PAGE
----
For many of us, the ability to go out with and socialise makes up a large part of our overall happiness, and often alcohol is one way we like to celebrate with our family and friends.
But when it comes to weight loss and alcohol, I am frequently asked if it is still possible to lose weight. Clients will ask me, “what if I have a glass of wine every night with dinner or a few beers with mates on the weekend?” “Will this undo all the hard work during the week?”.
Here are my answers.
Yes you can still achieve weight loss with the inclusion of alcohol. Here is why.
There are 4 key macronutrients. The three we discuss frequently are protein, carbohydrate and fat, but alcohol is the 4th macronutrient, and all of these provide us with energy. Remember that in order to lose body fat, we must first create a caloric deficit, and there are a number of ways to do this, either by manipulating your nutritional intakes or training volumes.
First, you need to be able to determine what calories you require to maintain your current weight and body composition. For fat loss, we then need to set your daily intakes lower. The second way we can create a deficit is by increasing energy output by adding in more activity, and we know that if you are looking for a leaner more muscular appearance, then weight training is optimal. Running steady state or walking for 30 mins every day isn’t going to help you grow muscle. All this will do is help you to expend calories, which can help to create a caloric deficit.
Knowing your total calorie intake is a key determinant for fat loss. However, if we want to maintain a lean and muscular physique, there are optimal amounts of protein, fats and carbohydrates we need to consume. Something else that is frequently overlooked is our daily micronutrient and dietary fibre intakes. Including a wide variety of fresh, nutrient rich foods enables us to meet our micronutrient and fibre requirements.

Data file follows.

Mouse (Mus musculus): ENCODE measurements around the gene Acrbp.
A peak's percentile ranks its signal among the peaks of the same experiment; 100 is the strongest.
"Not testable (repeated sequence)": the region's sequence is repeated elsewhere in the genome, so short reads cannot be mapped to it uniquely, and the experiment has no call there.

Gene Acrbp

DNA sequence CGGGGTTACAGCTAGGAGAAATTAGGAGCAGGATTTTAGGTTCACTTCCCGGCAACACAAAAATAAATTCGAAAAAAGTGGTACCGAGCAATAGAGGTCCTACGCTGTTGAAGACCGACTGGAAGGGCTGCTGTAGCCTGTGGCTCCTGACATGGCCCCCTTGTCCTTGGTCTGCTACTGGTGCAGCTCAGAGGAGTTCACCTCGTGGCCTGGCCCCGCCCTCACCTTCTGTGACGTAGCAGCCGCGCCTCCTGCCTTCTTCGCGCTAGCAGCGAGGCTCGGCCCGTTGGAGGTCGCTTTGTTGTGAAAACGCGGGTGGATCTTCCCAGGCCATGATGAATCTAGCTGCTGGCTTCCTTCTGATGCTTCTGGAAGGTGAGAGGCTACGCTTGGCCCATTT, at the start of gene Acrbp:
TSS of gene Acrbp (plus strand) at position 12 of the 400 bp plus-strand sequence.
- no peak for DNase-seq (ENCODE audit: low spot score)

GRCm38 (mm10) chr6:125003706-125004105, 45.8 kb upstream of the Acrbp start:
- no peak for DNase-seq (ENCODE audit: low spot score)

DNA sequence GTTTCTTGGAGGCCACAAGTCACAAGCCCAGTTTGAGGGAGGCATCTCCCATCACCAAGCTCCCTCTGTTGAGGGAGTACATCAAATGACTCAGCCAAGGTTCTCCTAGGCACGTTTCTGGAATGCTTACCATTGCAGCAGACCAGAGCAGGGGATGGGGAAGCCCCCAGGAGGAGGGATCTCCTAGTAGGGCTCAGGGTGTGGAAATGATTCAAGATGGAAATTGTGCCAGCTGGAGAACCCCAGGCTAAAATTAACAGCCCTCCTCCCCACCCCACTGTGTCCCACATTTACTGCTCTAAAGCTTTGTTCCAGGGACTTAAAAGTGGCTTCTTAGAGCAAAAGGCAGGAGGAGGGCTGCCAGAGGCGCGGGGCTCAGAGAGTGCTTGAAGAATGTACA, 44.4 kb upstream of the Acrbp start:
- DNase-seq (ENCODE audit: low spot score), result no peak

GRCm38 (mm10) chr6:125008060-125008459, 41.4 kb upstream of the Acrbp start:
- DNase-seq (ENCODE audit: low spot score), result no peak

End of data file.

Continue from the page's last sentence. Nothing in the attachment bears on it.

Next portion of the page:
How can we include Alcohol?
Energy values of Protein, Carbohydrate, Fats and Alcohol
Protein and carbohydrates both contain ~4 calories or 16 kilojoules per gram, while fat contains almost double at 9 calories / 37 kilojoules. Alcohol sits between with 7 calories or 29 kilojoules per gram.
Alcohol (ethanol) is metabolised by several processes or pathways. The most common of these pathways involves two hepatic enzymes, namely alcohol dehydrogenase (ADH), and aldehyde dehydrogenase (ALDH). Caucasians have two major liver isoforms of ADH and ALDH, cytosolic and mitochondrial, both isoforms assist in the breakdown and elimination of alcohol. ~50% of East Asians possess only one, the cytosolic isoform, which is why there is a higher frequency of alcohol intoxication amongst East Asians. Once consumed, alcohol is first oxidised to acetaldehyde, a toxic substance and known carcinogen. It is then further metabolised to a less active by product called acetic acid. Here it can be eliminated via the urine or used for energy production in the TCA cycle .
The Final step – Substitution of Energy
How we factor in alcohol is simple. Our bodies primary energy source is glucose. We also require fats for specific functions within the body. However, even if we choose to consume zero carbohydrates, or if we are in a state of starvation, we are still able to produce glucose for essential tasks through a process known as gluconeogenesis using other metabolites such as amino acids and by-products of fatty acid metabolism. In extreme circumstances like starvation, our brain is also able to regulate using ketones as a fuel source. Knowing this information means we can substitute macronutrients, and the most obvious choice is carbohydrate since the body does not require it as it does protein and fat.
Substituting Carbohydrate out for Alcohol
If your favourite glass of red wine or beer contains 130 calories or 550 kilojoules, to work out how many grams of carbohydrates you need to substitute, do the following;
130 calories (alcoholic beverage) / 4 calories (energy in 1g of carbohydrate) = 32.5g
543 kilojoules (alcoholic beverage) / 16 kilojoules (energy in 1g of carbohydrate) = 33.9g